I believe this book and my first one should be required reading in all dental schools, but then again, I’m biased. Consultants have used The Art of the Examination to get their message across. There are several consultants who have used the book as a basis for their program. Dentists tend to share the philosophy behind these books and use them at study club meetings, staff meetings, and mentor/men-tee discussion groups. All of this makes me feel very proud, because my only intent was to give back something of value to the dental profession. That has become my own personal mission.
I also hope this book reaches the hands of our colleagues in the dental laboratories.  In essence this is a book about creating a successful life and successful business.  Laboratory technicians and lab owners face the very same issues as clinicians.  As we go into the future and make use of more advanced technology, we must learn to respect the knowledge of the dental technician.  I have strong feelings about the role of the technician in dentistry.  Comprehensive dentistry requires a knowledge base at every level.  This country differs from others throughout the world in the training of technicians.  We need to raise that standard.  Technicians need to become more involved in the process and need to know more about what dentists do to make the work more meaningful.

I Know What You Want

In my promise to you to keep it real, I want to tell you that I know what you want.  Most dentists want to do comprehensive dentistry.  They want to do comprehensive dentistry because it is the best way to practice.  It is best for the doctor and staff because it is the most meaningful dentistry.  It provides meaning because it focuses on a very real outcome…of health, comfort, function and esthetics. When completed it affords the professional with a sense of purpose and accomplishment.  Most of us go into dentistry because we want to practice at a high level, and comprehensive dentistry is the highest level of practice.
Comprehensive dentistry is the best dentistry for the patient because it is purposeful.  It goes way beyond commodity, piecemeal dentistry.  Patients are most appreciative when we make a real difference in their lives, and complete dentistry does just that.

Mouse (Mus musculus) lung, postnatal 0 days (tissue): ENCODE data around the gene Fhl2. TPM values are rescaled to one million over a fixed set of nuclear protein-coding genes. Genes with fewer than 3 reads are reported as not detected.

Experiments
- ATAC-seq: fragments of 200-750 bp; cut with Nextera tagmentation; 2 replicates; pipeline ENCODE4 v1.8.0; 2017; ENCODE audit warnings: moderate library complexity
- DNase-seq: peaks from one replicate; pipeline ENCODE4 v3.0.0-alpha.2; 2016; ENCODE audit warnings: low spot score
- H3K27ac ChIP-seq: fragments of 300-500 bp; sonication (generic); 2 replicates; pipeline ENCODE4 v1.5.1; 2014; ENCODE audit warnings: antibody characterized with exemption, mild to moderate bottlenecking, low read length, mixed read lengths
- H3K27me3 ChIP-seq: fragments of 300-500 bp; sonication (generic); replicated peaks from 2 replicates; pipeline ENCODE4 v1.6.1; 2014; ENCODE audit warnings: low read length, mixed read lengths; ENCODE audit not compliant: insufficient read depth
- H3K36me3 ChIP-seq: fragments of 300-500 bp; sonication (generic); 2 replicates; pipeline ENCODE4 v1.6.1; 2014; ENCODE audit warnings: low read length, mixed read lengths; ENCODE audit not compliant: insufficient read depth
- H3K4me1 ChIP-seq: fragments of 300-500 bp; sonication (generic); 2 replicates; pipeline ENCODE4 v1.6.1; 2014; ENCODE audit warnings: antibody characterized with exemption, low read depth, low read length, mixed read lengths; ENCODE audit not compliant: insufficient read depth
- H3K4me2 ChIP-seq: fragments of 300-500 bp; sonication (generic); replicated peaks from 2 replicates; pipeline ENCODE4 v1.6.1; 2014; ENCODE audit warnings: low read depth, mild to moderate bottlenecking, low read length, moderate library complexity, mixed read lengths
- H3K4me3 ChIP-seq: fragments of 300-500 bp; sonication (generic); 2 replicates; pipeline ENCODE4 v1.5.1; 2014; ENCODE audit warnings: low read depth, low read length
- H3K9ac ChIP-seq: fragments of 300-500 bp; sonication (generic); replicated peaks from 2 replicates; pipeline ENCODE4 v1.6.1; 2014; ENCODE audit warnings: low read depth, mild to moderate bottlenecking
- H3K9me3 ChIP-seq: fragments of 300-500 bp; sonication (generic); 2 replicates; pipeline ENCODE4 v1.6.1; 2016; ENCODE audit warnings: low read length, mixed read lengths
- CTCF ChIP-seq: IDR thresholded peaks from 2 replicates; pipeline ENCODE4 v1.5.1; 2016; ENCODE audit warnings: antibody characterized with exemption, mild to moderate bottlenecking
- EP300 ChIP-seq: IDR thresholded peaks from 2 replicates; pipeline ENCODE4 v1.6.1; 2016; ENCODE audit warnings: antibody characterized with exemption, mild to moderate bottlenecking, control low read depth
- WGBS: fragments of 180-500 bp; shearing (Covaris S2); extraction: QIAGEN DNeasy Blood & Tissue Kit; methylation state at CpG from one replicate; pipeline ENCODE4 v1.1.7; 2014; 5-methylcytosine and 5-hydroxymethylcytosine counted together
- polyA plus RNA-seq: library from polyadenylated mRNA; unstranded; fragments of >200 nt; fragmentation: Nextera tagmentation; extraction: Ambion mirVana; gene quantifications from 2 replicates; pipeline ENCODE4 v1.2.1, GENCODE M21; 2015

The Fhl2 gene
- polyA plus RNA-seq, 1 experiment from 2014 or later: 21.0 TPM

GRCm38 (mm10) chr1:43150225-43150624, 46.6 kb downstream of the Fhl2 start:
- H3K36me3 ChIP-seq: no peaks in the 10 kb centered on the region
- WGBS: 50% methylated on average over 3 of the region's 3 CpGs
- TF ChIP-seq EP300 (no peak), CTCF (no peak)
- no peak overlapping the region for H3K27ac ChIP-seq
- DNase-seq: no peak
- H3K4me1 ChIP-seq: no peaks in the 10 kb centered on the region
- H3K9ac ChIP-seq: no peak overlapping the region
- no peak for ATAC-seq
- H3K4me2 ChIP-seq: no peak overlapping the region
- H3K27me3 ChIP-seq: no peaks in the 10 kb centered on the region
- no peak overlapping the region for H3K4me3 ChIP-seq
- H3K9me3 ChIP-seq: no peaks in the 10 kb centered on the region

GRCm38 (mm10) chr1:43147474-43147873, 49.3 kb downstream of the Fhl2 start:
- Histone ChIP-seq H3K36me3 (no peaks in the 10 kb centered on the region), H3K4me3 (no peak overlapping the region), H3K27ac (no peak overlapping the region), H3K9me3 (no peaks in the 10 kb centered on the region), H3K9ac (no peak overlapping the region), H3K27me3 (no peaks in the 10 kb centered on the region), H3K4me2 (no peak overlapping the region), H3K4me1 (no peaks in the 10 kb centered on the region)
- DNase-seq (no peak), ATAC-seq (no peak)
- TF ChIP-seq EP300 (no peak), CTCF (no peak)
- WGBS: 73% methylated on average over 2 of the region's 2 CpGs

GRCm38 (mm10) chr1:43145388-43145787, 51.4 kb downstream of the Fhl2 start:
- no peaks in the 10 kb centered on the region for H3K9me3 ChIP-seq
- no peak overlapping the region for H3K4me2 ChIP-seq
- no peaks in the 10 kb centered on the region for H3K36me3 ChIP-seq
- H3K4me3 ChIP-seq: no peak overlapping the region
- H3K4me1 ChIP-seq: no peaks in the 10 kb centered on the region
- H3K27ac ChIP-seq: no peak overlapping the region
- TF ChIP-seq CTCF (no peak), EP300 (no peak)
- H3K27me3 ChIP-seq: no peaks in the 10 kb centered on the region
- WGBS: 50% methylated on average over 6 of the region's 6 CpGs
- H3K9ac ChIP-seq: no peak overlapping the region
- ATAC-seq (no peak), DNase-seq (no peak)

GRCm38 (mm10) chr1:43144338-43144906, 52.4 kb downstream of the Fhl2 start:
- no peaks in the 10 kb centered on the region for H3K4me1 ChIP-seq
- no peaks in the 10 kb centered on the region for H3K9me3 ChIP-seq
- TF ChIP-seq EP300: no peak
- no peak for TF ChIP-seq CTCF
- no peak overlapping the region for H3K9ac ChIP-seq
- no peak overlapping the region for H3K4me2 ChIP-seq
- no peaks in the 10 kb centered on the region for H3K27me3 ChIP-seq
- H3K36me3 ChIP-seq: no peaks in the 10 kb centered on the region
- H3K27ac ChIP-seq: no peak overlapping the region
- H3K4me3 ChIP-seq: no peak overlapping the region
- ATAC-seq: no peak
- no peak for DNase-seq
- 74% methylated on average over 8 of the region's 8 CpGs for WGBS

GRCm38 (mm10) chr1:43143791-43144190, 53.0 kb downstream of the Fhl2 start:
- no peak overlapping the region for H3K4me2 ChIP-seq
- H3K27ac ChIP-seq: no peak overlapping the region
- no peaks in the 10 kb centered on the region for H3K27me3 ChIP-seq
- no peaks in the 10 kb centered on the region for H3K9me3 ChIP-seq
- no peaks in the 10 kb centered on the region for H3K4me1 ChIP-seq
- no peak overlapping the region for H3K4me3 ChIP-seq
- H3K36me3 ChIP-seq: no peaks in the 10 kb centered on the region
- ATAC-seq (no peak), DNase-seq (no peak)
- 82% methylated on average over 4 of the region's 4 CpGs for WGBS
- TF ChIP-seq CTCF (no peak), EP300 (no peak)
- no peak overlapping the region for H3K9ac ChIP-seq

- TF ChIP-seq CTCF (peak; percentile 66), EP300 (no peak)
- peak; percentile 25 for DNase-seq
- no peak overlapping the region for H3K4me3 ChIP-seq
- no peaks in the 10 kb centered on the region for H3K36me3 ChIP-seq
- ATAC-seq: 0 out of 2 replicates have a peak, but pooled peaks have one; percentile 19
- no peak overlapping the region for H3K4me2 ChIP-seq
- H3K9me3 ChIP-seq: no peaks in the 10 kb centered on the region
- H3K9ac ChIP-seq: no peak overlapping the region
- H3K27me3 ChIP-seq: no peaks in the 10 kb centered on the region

For those business minds, comprehensive dentistry is the best way to hold costs down.  If you are very concerned with the expense side of the ledger sheet, comprehensive dentistry is the best way to hold overhead down and keep production way up.  The biggest issue most doctors have with comprehensive dentistry is how to sell it.  I want to get the concept of selling dentistry out of the way right now.  Dentists who can sell comprehensive dentistry are the most effective dentists.  Those who are mostly concerned with with the “how to do it” aspect of dentistry, are very efficient, but not necessarily effective and therefore not very successful.  You must become proficient at both — selling it and doing it.  A great technical dentist is a craftsman, don’t think that a great salesman is not equally a skilled craftsman.  As part of the examination process this book will describe an effective case presentation process that, when mastered will become the key you have been searching for.

Ready to learn?

I am fond of two quotes, the first by Thomas Mann, who wrote, “Order and simplification are the first steps toward the mastery of a subject – the actual enemy is the unknown.” This book will attempt to provide you with the order and simplicity you need. The second quote by Oliver Wendell Holmes states, “I wouldn’t give a fig for simplicity on this side of complexity; but I would give my right arm for simplicity on the other side of complexity.” Take this journey with me, and you will find that simplicity.
And so…as Lao-Tzu says, “The journey of a thousand miles begins with a single step.”

1 Comment

  1. This completes the Introduction to creating your own philosophy. Let’s start a conversation. It’s economic times like these that dictate a need for a philosophical approach to practice.
    Barry

    Comment by Barry — March 15, 2010 @ 11:41 PM